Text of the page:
The pond became known as Rockland Lake once the Knickerbocker Ice Company incorporated in 1831. The Village of Rockland Lake expanded along with the ice business. Through the center of the village, the “ice train” carried ice to the waiting barges on the Hudson River at Slaughter’s or Rockland Landing. A summer business of rock quarrying was carried on by Wilson Foss of Upper Nyack next to the ice train, providing summer work for the employees of the Knickerbocker Ice Company (and nearly destroying the nearby mountains in the process).
Around 1800, a neighborhood, identified as Quasbeck by historian Arthur S. Tompkins, existed along the south side of the lake consisting of a few summer boarding houses and a hotel. This is where Nyack villagers would come to fish and catch the famous large Rockland Lake bullfrogs. Tompkins repeats the story of a John Smith, (Rockland county’s most common name), who owned and freed a number of slaves in 1800. Their dwelling was converted into a schoolhouse where religious services were also held. It was so near the lake that children were said to catch fish from its windows. This neighborhood became famous for the Quaspeck Park Beach Club and the Quaspeck Casino in the 20th century.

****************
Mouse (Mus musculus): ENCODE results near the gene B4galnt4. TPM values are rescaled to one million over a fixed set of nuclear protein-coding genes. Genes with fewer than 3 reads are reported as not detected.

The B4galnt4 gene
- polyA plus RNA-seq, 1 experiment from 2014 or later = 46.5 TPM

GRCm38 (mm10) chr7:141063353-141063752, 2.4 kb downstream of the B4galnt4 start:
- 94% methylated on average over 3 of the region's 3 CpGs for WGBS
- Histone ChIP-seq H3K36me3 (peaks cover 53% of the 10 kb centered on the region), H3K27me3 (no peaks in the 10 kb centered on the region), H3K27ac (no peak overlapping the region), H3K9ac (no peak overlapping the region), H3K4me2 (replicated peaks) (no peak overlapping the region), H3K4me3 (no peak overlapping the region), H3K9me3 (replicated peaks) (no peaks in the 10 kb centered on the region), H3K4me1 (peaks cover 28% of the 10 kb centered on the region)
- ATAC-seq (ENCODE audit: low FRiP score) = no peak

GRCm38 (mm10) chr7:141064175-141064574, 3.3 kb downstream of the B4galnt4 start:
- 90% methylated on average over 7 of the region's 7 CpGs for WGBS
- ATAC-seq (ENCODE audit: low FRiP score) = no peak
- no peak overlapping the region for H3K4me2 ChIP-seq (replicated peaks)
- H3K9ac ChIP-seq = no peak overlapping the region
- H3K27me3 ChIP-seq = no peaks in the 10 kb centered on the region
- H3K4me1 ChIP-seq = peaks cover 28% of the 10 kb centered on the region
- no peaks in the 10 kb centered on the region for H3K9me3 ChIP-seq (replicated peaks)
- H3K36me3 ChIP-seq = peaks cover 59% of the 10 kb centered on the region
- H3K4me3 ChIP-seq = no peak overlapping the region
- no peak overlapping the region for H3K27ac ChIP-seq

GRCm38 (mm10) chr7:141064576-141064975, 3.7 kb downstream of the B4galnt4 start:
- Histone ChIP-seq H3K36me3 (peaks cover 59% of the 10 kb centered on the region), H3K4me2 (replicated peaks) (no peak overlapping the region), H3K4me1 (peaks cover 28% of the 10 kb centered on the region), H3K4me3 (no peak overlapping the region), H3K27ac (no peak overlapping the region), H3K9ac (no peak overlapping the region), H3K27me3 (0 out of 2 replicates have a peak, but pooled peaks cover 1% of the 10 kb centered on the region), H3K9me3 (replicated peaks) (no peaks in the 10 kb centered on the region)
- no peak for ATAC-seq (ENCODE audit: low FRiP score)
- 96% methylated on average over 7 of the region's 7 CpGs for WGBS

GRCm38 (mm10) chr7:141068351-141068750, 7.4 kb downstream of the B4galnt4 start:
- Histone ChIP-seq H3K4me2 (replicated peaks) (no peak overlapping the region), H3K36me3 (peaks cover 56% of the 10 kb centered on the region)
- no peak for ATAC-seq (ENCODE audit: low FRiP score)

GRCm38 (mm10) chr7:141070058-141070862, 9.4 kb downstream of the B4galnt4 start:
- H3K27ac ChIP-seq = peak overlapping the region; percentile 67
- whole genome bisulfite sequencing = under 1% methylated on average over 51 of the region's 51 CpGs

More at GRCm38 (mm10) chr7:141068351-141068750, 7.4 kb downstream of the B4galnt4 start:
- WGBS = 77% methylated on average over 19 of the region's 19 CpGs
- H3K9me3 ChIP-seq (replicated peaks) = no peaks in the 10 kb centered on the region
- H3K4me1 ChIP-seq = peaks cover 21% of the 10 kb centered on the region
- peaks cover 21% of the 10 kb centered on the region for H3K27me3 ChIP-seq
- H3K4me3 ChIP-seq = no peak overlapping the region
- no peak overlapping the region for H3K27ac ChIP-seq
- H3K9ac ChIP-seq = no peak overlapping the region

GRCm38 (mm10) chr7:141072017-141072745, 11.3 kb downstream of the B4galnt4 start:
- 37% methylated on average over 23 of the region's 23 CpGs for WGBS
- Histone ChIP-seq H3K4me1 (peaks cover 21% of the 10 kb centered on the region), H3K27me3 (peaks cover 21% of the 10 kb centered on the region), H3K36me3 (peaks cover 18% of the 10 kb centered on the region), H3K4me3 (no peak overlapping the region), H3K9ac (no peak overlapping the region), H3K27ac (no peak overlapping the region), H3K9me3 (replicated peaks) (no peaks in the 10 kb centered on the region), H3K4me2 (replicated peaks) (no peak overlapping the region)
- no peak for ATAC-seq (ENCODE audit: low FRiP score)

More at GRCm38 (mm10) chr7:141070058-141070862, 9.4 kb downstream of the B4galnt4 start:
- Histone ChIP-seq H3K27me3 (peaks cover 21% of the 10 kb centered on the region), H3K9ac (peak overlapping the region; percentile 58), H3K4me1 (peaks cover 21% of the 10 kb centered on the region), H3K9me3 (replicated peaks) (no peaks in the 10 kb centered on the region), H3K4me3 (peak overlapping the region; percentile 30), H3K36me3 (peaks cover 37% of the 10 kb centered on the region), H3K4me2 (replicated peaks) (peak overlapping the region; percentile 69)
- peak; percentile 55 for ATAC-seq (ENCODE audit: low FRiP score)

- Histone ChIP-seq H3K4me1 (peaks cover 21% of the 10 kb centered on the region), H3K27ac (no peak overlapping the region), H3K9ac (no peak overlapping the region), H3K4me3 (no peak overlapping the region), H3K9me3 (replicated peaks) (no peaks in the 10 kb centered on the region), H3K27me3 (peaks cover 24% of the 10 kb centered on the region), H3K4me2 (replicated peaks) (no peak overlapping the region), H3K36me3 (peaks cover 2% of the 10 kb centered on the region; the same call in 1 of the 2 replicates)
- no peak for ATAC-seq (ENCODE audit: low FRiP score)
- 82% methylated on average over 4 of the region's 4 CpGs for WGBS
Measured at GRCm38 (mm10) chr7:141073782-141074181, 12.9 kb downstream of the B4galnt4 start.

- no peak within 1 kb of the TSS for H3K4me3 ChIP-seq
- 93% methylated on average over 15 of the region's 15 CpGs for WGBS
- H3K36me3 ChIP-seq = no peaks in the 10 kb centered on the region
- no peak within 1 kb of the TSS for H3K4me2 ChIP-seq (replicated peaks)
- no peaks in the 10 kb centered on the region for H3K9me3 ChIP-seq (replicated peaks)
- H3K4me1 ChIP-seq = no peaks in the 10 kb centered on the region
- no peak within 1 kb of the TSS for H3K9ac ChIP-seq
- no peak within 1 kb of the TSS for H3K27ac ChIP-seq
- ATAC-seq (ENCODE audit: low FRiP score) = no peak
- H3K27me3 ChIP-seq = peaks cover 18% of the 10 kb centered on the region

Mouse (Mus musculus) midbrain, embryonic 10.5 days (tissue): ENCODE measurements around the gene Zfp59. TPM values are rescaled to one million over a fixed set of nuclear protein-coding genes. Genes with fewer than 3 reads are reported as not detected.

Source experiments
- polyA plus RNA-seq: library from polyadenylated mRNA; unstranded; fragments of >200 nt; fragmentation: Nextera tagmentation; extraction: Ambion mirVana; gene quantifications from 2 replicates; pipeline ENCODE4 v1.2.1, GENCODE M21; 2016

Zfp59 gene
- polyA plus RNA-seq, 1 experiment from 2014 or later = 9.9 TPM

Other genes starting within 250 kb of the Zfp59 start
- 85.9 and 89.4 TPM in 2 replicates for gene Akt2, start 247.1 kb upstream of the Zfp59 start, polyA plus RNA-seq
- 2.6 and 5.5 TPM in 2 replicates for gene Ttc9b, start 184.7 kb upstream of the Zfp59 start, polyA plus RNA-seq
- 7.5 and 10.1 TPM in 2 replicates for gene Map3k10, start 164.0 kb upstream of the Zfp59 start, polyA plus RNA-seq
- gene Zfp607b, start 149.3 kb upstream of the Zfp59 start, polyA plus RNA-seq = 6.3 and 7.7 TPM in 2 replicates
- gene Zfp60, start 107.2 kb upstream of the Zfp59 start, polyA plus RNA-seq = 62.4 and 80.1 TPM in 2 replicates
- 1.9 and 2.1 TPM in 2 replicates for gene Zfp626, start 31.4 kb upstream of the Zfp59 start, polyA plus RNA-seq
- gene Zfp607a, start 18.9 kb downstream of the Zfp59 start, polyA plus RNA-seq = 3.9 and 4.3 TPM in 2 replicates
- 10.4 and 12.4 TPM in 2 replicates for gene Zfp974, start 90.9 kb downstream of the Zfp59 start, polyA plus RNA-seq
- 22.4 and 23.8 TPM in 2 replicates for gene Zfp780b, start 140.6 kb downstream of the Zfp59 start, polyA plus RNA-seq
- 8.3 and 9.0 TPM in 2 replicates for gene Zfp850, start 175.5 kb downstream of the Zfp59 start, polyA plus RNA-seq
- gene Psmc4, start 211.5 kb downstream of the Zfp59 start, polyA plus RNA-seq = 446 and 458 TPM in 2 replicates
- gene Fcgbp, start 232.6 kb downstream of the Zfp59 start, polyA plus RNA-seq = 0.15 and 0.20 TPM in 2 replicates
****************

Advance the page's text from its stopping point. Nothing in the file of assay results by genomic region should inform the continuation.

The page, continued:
Getting To Sylvan Grove Was Not Easy
It is a little hard to imagine how people traveled north from Nyack before 9W beelined up the west side of Rockland Lake. The old highway followed Native American footpaths. Getting to Sylvan Grove from Nyack involved navigating over Hook Mountain, around the eastern side of Rockland Lake, through the village, and then downhill along the north side toward Congers. The highway up Hook Mountain was especially narrow and steep including a hairpin switchback known as Barmore’s Horseshoe, Barmore being the family that owned much of the nearby property, and one of the families to found a predecessor to the Knickerbocker Ice Company. The horseshoe can still be found by following the blue-blazed Long Path from Upper Nyack that follows the old roadbed and turns to the right at the horseshoe.